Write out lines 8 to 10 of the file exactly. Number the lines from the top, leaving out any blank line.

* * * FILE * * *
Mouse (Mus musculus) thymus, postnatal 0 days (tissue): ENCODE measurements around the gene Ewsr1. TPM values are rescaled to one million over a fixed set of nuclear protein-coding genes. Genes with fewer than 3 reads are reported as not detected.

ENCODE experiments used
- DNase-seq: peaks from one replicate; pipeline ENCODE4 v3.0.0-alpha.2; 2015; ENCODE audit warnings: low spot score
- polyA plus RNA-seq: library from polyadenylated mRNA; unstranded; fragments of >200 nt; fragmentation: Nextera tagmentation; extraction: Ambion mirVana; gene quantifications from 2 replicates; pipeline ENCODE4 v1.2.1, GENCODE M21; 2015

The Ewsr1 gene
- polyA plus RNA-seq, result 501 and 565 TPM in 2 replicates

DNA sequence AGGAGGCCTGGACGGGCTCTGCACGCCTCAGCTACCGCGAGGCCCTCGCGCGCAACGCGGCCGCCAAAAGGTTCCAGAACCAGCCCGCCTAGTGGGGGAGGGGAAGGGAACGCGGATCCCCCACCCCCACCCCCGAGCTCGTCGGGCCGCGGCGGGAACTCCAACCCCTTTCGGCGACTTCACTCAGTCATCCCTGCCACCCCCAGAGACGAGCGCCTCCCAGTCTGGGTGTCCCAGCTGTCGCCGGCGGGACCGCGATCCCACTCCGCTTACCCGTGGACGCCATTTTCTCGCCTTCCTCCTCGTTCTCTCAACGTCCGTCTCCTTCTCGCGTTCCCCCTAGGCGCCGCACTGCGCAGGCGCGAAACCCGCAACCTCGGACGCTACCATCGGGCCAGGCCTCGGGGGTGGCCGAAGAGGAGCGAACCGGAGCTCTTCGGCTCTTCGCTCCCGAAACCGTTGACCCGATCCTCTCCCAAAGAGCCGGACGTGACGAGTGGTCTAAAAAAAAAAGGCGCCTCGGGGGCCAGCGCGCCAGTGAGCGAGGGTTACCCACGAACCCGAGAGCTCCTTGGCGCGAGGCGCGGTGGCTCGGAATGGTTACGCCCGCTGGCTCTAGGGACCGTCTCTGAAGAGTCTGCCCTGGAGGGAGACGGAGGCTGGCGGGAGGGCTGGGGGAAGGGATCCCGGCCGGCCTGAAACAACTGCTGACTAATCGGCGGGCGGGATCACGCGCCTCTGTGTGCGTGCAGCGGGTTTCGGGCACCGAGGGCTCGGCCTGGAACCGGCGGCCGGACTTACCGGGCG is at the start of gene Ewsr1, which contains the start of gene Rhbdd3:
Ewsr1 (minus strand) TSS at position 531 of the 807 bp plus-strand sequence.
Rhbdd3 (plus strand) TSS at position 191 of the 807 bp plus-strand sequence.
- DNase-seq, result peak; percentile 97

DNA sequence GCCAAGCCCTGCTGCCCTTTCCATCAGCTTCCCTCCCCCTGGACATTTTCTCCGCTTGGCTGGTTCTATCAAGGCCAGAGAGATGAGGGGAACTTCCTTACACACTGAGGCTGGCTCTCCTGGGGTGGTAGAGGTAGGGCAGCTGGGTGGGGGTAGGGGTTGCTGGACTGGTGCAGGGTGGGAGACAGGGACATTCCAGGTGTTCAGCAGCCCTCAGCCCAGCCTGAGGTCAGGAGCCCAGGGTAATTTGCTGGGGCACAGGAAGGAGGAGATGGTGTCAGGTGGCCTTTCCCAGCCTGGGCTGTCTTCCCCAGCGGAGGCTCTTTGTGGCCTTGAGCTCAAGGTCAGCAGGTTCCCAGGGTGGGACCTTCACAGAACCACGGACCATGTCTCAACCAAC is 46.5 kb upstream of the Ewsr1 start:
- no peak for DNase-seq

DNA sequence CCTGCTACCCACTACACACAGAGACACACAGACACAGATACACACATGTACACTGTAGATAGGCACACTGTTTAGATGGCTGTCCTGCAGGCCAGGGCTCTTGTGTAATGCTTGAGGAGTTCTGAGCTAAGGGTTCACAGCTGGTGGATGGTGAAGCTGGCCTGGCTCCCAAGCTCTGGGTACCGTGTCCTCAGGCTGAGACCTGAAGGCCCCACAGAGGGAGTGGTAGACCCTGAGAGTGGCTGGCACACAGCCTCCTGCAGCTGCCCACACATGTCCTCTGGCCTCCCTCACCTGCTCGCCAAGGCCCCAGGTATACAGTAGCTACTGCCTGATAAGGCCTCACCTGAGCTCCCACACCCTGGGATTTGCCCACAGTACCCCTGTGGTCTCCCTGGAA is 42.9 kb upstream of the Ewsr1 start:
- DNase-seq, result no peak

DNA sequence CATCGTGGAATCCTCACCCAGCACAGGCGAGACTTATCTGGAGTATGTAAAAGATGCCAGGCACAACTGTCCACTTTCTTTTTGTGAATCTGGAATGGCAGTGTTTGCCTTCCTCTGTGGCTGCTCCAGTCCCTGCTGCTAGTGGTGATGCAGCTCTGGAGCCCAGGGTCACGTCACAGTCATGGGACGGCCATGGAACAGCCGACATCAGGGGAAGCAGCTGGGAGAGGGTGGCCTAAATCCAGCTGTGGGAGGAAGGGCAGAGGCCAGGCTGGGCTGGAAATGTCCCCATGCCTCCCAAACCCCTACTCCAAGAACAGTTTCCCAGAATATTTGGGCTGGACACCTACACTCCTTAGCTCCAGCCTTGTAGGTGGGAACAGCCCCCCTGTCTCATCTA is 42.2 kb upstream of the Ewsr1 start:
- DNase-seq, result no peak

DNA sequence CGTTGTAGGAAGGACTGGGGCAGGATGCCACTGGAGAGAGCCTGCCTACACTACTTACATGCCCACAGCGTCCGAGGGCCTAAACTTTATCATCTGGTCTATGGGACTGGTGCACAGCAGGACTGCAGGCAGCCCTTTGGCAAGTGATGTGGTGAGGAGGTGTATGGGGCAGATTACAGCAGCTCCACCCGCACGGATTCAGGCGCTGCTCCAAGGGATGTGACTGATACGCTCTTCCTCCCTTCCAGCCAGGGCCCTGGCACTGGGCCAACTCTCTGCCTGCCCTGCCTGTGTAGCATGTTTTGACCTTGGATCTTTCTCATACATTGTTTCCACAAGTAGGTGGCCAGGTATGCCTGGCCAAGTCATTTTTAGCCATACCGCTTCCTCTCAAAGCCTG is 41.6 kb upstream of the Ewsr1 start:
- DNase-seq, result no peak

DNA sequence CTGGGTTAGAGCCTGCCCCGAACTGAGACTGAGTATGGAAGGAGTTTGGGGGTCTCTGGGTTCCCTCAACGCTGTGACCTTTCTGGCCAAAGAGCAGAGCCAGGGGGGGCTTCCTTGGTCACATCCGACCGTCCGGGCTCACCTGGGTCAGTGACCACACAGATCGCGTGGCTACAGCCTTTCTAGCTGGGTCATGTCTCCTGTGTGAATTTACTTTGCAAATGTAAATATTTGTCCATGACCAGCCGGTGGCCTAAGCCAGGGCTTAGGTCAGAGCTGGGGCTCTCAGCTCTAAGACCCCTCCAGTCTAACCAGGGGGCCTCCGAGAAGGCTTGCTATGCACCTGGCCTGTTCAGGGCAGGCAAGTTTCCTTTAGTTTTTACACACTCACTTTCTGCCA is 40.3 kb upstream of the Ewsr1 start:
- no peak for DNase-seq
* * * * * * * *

Ewsr1 (minus strand) TSS at position 531 of the 807 bp plus-strand sequence.
Rhbdd3 (plus strand) TSS at position 191 of the 807 bp plus-strand sequence.
- DNase-seq, result peak; percentile 97